The United Nations Secretary-General’s Special Envoy for the Ocean says while great strides have been made towards reaching the Sustainable Development Goal (SDG14) on sustainable ocean management and conservation, the focus now needs to be on ratification and implementation.
Speaking at the opening of a Pacific Regional Ocean Policy and Governance Dialogue this morning, Fiji’s Peter Thomson, who has long served as a diplomat for Fiji, says “all of these advances have been arrived at after sacrifices from many sides, but they all exist for the common good.”
However he emphasised that “none of them are anything but good intentions, until they are ratified back at national level, so that they can be brought into force at an international level. Therefore the catch-cry for us all to take home…is, “Ratify, ratify, implement, implement!”
Thomson cites amongst recent advances on ocean governance; the movement to ban harmful fisheries subsides at the World Trade Organisation, ongoing negotiations on a global Plastic Pollution Treaty, and (slower) progress on controlling Illegal, Unreported and Unregulated Fishing (IUU).
“Control of IUU Fishing is making slower progress, but with every new signature of FAO’s Port States Measure Agreement, we come one step closer to control. The conclusion of the High Seas Treaty (BBNJ) was a huge step forward for better governance of the ocean. And then at the CBD COP in Montreal last December, the protection of ocean ecosystems was given a major boost, through universal agreement under the Global Biodiversity Framework, to protect 30% of the planet by 2030,” he said.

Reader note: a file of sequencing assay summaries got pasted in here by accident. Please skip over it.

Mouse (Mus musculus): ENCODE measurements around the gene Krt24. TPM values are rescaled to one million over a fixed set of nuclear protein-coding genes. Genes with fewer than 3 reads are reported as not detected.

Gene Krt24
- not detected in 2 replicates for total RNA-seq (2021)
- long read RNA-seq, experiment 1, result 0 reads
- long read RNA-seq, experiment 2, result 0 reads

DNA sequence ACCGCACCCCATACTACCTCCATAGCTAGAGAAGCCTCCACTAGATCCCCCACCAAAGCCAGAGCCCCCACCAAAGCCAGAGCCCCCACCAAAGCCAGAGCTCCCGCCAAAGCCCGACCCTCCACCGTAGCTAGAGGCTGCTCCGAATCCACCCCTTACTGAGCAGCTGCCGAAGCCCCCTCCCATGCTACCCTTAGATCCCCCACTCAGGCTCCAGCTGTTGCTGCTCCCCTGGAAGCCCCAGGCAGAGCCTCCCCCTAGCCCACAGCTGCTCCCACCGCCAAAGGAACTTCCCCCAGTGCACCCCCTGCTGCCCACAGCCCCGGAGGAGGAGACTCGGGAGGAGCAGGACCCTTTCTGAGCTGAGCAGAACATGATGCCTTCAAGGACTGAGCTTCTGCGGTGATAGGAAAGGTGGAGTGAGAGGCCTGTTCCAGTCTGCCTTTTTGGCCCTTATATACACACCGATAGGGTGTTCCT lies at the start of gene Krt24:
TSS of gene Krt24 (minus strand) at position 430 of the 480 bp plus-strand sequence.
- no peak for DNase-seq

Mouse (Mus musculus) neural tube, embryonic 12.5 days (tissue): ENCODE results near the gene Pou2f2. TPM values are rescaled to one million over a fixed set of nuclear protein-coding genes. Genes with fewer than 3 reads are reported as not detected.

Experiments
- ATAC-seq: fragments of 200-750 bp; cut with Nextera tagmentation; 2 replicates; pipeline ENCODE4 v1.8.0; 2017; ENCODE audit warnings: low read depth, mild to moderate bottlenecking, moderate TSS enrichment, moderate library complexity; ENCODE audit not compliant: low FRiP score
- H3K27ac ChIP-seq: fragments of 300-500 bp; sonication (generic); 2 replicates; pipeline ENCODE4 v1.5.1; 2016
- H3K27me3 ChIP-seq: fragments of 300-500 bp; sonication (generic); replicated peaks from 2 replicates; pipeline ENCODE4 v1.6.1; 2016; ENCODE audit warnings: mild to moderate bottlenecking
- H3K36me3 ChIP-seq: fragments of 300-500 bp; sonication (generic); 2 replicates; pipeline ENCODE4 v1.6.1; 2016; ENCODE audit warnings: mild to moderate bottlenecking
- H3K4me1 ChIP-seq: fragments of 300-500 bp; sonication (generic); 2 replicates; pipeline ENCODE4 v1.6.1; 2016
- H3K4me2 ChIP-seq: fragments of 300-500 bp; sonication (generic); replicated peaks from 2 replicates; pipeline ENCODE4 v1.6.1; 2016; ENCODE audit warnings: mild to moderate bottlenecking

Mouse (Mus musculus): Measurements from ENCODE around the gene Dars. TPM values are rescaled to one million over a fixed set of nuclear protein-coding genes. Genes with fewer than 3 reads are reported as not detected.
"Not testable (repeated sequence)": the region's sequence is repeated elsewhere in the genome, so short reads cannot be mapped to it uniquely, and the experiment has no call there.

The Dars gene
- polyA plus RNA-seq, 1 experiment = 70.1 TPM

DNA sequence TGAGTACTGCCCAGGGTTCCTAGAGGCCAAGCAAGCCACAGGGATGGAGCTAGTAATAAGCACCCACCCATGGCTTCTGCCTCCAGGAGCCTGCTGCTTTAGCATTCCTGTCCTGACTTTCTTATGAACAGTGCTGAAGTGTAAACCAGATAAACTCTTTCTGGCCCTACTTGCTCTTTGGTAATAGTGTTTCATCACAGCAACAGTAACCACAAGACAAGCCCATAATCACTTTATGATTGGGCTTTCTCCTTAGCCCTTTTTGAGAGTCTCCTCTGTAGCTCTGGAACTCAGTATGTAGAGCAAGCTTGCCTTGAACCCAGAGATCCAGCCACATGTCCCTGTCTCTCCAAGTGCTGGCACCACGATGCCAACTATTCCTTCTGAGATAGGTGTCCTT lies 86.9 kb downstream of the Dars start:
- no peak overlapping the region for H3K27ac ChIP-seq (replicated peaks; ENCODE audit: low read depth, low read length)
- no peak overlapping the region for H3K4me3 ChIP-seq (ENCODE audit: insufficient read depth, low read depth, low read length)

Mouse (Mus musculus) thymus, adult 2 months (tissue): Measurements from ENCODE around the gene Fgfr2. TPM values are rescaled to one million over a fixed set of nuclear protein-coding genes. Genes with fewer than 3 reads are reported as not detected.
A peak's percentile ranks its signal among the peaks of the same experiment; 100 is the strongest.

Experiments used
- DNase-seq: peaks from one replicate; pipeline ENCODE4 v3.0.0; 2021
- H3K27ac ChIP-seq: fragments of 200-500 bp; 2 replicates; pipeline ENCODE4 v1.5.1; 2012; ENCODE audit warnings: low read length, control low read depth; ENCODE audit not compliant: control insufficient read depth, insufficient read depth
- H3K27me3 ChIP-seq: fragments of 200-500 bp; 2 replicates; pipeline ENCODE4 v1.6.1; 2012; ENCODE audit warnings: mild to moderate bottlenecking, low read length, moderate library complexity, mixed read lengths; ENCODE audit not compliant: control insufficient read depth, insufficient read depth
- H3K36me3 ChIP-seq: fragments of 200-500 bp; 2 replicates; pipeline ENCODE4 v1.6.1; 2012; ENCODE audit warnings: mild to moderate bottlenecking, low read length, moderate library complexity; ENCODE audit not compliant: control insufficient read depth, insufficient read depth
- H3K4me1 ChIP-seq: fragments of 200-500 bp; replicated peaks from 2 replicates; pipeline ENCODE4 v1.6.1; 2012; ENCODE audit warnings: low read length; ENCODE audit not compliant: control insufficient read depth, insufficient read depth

Thomson notes that the development of National Ocean Policies and Marine Spatial Plans are “to attain the balance envisaged by SDG14 between conservation and sustainable use, with intergenerational justice being observed as a guiding star.”
However these efforts, and the evolution of a sustainable blue economy, needs financing.
Thomson says the ‘needle is moving’ in this regard, but that, “We do not want millions or billions of dollars to flow to the Sustainable Blue Economy, we want trillions of dollars.”
He says trillions is required to decarbonise the global shipping fleet and ports, to invest in offshore energy, to invest in sustainable aquaculture and farming the ocean, and to undertake scientific research of the ocean.”
The dialogue continues in Nadi this week.